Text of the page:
The people at Sauk were there for me, not just for the education, but they gave me a belief in myself.
A good education is vitally important to Sauk Valley Community College Alumnus Dr. David Warner. However, a good education is not the only thing he feels he got from SVCC.
Along the way in David’s life, he had come to believe that he was not capable of seeking a degree in higher education. He says he was raised on an Illinois farm in an atmosphere of ignorance and unawareness, but not stupidity. He says it took him a long time to understand the difference.
Straight out of high school in 1984. Warner began at Sauk Valley Community College taking criminal justice classes with Linda Giesen.
"She was one of the first people to say to me, ‘you can do this.’ I had never heard that before,” said Warner. “Deep down, I thought I was worthwhile and had ability, but no one else had ever seen it so you start to doubt yourself.”
Warner’s grades were decent, but not stellar. At that time, he was not confident that higher education was for him. He recalled that he just graduated from high school, didn’t know what he wanted to do, came to Sauk for a short time without the right attitude, and got into the world and worked.
"I worked at a meat packing plant and some other odd jobs. By the time I was done everyday I couldn’t walk across the floor because my feet hurt so badly,” Warner remembers. “I tried for other good jobs that I thought I could do if someone would just give me a chance. No chance came and my hopes and dreams were turned to fears and nightmares. I was forced to realize I needed training to give me the skills to succeed.”
So, like many Sauk students, Warner returned to Sauk as an adult, only this time with a newfound determination to get an education. It was this second time around where he met people who believed in him, and Warner says that changed everything. He studied hard. He swallowed his pride and asked for help when he needed it, applied to be a part of Sauk’s Student Support Services program, willingly took lower level classes to build a strong foundation, and spent time in the College’s Learning Assistance Center. There, the staff helped Warner fill in what he calls missing features -- concepts he never understood -- then helped him build those features and concepts into a whole.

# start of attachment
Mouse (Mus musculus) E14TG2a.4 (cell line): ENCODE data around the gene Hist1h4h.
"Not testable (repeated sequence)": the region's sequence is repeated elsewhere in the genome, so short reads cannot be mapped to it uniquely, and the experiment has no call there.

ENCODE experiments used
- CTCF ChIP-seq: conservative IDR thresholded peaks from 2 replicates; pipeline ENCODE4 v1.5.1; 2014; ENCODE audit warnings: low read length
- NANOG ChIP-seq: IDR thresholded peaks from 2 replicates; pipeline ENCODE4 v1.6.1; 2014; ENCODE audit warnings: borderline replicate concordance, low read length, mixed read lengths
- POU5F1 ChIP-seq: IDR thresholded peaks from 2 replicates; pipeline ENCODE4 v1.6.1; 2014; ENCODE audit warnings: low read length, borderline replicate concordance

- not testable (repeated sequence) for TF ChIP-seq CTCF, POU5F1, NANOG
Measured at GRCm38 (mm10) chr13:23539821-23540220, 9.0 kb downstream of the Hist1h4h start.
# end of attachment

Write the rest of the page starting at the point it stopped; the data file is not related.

"Because I was given the help and shown a few key things that I had missed, I could take the new information and run with it. It’s almost like having a master builder who lacks certain tools, but once (the builder) is given those tools, it’s only up to aspiration, inspiration, and drive,” explained Warner. “Once I was given those missing tools and saw that people believed in me, the drive was there.”
That drive along with his new self-confidence took Warner a long way. Graduating with high honors from SVCC in July 1994, Warner matriculated to Northern Illinois University to major in biology (pre-med emphasis) with aspirations of becoming a medical doctor. Close to graduation, however; Warner had a revelation.
"Near graduation I spoke to a young woman who said she was going to be a doctor of chiropractic and that was like a revelation,” remembered Warner. “I had been to chiropractors all my life and they had really helped me. I had had a terrible problem in my youth to where I could hardly function. So, when my wife and I discussed it, it just didn’t seem like the medical route was the way to go, so, I did an about-face and applied to Palmer (School of Chiropractic).”
So with his bachelor’s degree in hand and the confidence that he could do most anything that he desired, Warner headed to Davenport, Iowa to the Palmer College of Chiropractic.
"It was the first realization that ignorance was not stupidity and that nurturing and guidance can be a catalyst to spark self-awareness that made me realize I could do it. Then I was able to strive to a higher level and my vision grew, until I arrived on a stage in Davenport, Iowa to receive my Doctor’s degree.”
Currently, Warner has his own chiropractic practice in Dixon, a fact he is very proud of. He says his journey has taught him a lot about how to treat others and this is reflected not only in his practice, but his life in general.
"It gave me a big wake up call as far as how you treat people. People often have a potential that may have always been there. It is important not to pigeon hole them into anything,” explains Warner. “Back in high school, I had some people tell me things that really led me to believe there wasn’t much hope for me. There may be others who have been told similar things. It’s important to be a catalyst, to take someone who has not been encouraged, told they couldn’t do it, that they didn’t have the background, and help that person turn around.”“The people at Sauk were there for me, not just for the education, but they gave me a belief in myself. They planted an idea -- a powerful idea -- that I could do anything I put my mind to. That was the biggest thing I got from Sauk.”